Conan Volume 7: Cimmeria
I was a faithful fan of Dark Horse’s Conan relaunch with Cary Nord as artist but after he left I drifted away. Came across Conan: Cimmeria or Conan Volume 7, depending how you interpret the spine and title page of the book, at my local comic shop and it looked intriguing. It’s a collection of Conan The Cimmerian issues 0-7 which tells a split story, written by Tim Truman with art by Tomas Giorello and Richard Corben. Here’s the publisher’s blurb:
Conan volume 7: Cimmeria marks a transitional period in young Conan’s life, as he spurns civilization — with its turncoats and legal trappings — and returns to the beloved, brutal country of Cimmeria, where he was born and raised. The dangers found in the snowy mountain passes of his barbaric homeland are a welcome change from the mind games and treachery Conan encountered in the cities of the East, but there are unfortunate lessons in treachery to be learned here, too. When a tentative truce with the Aesir is threatened by the actions of Caollan, the first woman Conan ever loved, Conan again finds himself at the heart of a larger conflict that will test not only his physical strength and cunning mind — but his passionate heart as well.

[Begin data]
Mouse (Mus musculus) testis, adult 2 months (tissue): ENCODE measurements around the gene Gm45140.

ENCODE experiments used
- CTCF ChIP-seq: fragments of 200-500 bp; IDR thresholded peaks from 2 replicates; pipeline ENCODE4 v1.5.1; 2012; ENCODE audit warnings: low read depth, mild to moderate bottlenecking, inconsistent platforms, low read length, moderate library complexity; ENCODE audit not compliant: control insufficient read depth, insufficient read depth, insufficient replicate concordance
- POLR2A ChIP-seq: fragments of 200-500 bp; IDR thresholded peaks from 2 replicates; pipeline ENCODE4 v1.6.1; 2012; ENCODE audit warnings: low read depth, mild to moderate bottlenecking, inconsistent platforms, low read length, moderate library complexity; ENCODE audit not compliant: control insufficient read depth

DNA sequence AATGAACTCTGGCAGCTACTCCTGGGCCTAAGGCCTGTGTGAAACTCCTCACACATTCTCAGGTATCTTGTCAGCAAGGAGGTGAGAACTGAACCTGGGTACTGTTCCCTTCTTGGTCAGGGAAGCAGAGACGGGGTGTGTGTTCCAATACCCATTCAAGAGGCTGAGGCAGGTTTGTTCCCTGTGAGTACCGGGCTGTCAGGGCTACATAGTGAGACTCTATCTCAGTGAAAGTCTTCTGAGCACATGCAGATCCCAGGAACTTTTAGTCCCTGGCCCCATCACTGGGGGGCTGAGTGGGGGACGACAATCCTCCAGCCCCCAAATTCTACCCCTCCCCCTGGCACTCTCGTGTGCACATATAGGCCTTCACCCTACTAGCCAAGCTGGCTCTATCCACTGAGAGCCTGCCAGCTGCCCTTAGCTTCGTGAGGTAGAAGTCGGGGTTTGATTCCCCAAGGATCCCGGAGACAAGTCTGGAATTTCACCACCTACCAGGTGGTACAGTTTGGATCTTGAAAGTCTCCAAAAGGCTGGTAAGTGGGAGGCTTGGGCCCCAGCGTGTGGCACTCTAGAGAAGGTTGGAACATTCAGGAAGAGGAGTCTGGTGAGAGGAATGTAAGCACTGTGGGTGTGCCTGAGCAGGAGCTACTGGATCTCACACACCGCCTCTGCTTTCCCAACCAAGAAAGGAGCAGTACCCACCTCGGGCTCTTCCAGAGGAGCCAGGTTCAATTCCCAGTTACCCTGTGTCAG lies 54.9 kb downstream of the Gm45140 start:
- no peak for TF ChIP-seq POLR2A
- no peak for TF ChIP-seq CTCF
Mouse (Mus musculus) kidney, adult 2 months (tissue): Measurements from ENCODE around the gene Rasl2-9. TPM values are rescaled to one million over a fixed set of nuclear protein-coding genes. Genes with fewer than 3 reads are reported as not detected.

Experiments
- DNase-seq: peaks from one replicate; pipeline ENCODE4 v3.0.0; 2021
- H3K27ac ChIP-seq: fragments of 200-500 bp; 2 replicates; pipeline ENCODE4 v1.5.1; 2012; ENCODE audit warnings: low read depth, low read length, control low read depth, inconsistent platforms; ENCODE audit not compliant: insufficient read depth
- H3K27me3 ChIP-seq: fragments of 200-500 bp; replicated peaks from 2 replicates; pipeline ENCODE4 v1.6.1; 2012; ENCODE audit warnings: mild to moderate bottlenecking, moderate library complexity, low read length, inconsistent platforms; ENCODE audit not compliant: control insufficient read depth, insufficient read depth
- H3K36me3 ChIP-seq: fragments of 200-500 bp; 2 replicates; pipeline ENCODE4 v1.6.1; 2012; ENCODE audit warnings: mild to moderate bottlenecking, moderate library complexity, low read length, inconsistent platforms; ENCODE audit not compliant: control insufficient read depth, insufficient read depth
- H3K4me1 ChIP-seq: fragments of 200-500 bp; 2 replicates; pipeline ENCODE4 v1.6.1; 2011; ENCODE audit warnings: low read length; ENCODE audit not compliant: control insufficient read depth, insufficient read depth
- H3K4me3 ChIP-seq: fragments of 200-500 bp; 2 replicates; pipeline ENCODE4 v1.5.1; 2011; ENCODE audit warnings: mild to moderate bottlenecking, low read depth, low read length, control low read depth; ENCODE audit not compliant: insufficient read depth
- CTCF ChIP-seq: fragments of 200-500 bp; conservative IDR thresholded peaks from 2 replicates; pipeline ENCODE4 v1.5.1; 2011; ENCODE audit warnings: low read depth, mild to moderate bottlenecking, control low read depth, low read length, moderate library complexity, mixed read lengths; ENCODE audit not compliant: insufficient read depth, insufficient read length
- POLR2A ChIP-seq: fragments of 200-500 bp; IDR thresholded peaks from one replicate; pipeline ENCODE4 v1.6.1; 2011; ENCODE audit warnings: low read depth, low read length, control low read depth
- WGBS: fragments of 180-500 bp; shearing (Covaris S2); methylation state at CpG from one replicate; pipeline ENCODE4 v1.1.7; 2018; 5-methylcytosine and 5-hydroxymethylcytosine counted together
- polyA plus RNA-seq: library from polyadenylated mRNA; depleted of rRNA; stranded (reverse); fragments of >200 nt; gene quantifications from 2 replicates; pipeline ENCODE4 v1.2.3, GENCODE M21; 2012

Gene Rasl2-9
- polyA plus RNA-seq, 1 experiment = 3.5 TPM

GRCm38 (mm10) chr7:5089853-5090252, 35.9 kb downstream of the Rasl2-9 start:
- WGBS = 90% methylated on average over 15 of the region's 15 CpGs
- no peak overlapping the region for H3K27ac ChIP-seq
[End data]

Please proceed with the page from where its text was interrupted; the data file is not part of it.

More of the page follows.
The great thing about Conan is you don’t need an introduction or much of a back story: he’s ingrained in literary culture so we all know what he’s about. Tim Truman has crafted an excellent story that’s split between two artists: the Conan story is drawn by Tomas Giorello and the Connacht story by Richard Corben. Conan returns to Cimmeria after a few years and falls in love on the way; throughout we get stories of Conan’s grandfather Connacht. Since Robert E. Howard never wrote any tales of Cimmeria Truman had free rein and was able to work an excellent story. It’s straightforward and works in a love interest, lots of fighting, and a decent background strengthened by having Conan’s mother involved. The Connacht stories don’t follow a real pattern: random adventures from his life as a wanderer. The dialogue submerges the reader and provides depth: it’s not all grunts and swordplay.
The two distinctly different art styles give life and flavour. Giorello has a scratchy thick style that reminds me of Nord and perhaps Mignola. The costumes and architecture capture that timeless historical feel and give decent immersion. Corben has a style all his own: rounded, everyone too short, unique and animated facial expressions. The two artists are so different it works wonderfully. Some interesting panel moves and sizing from both artists yet they seem to share some elements: since Truman is an accomplished artist himself I wonder if he had a hand in page layouts.
Tons of extras here: an introduction by Jose Villarrubia the colourist, a long and detailed afterward by Truman, sketches plus pencils from the artists. A real value at $17.95 for 192 7×10″ pages.
Conan Volume 7: Cimmeria
Dark Horse, 2009, ISBN 978-1-59582-283-3